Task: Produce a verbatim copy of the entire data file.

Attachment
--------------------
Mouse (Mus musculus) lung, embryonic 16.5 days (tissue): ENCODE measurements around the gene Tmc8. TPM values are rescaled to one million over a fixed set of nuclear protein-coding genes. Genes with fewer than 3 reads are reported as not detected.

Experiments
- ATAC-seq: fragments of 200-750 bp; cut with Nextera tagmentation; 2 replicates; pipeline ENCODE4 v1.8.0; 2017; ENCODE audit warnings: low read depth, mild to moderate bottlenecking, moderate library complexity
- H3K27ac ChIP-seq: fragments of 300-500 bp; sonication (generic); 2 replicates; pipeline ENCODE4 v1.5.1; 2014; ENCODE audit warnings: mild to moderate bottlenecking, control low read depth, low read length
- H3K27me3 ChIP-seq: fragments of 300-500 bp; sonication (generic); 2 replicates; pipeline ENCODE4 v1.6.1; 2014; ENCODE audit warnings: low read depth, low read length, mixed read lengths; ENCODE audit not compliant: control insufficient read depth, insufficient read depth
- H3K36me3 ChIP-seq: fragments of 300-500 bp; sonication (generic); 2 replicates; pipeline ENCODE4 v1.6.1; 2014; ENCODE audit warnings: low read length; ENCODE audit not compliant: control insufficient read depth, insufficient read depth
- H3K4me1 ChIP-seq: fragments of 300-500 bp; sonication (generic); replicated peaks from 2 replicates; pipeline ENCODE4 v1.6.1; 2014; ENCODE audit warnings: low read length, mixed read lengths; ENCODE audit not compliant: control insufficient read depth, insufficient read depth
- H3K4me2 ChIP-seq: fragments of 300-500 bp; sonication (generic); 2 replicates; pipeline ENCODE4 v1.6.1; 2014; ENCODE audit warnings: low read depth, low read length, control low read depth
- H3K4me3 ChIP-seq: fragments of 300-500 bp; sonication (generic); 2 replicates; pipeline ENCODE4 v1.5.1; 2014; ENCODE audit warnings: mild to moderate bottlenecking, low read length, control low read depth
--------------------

Mouse (Mus musculus) lung, embryonic 16.5 days (tissue): ENCODE measurements around the gene Tmc8. TPM values are rescaled to one million over a fixed set of nuclear protein-coding genes. Genes with fewer than 3 reads are reported as not detected.

Experiments
- ATAC-seq: fragments of 200-750 bp; cut with Nextera tagmentation; 2 replicates; pipeline ENCODE4 v1.8.0; 2017; ENCODE audit warnings: low read depth, mild to moderate bottlenecking, moderate library complexity
- H3K27ac ChIP-seq: fragments of 300-500 bp; sonication (generic); 2 replicates; pipeline ENCODE4 v1.5.1; 2014; ENCODE audit warnings: mild to moderate bottlenecking, control low read depth, low read length
- H3K27me3 ChIP-seq: fragments of 300-500 bp; sonication (generic); 2 replicates; pipeline ENCODE4 v1.6.1; 2014; ENCODE audit warnings: low read depth, low read length, mixed read lengths; ENCODE audit not compliant: control insufficient read depth, insufficient read depth
- H3K36me3 ChIP-seq: fragments of 300-500 bp; sonication (generic); 2 replicates; pipeline ENCODE4 v1.6.1; 2014; ENCODE audit warnings: low read length; ENCODE audit not compliant: control insufficient read depth, insufficient read depth
- H3K4me1 ChIP-seq: fragments of 300-500 bp; sonication (generic); replicated peaks from 2 replicates; pipeline ENCODE4 v1.6.1; 2014; ENCODE audit warnings: low read length, mixed read lengths; ENCODE audit not compliant: control insufficient read depth, insufficient read depth
- H3K4me2 ChIP-seq: fragments of 300-500 bp; sonication (generic); 2 replicates; pipeline ENCODE4 v1.6.1; 2014; ENCODE audit warnings: low read depth, low read length, control low read depth
- H3K4me3 ChIP-seq: fragments of 300-500 bp; sonication (generic); 2 replicates; pipeline ENCODE4 v1.5.1; 2014; ENCODE audit warnings: mild to moderate bottlenecking, low read length, control low read depth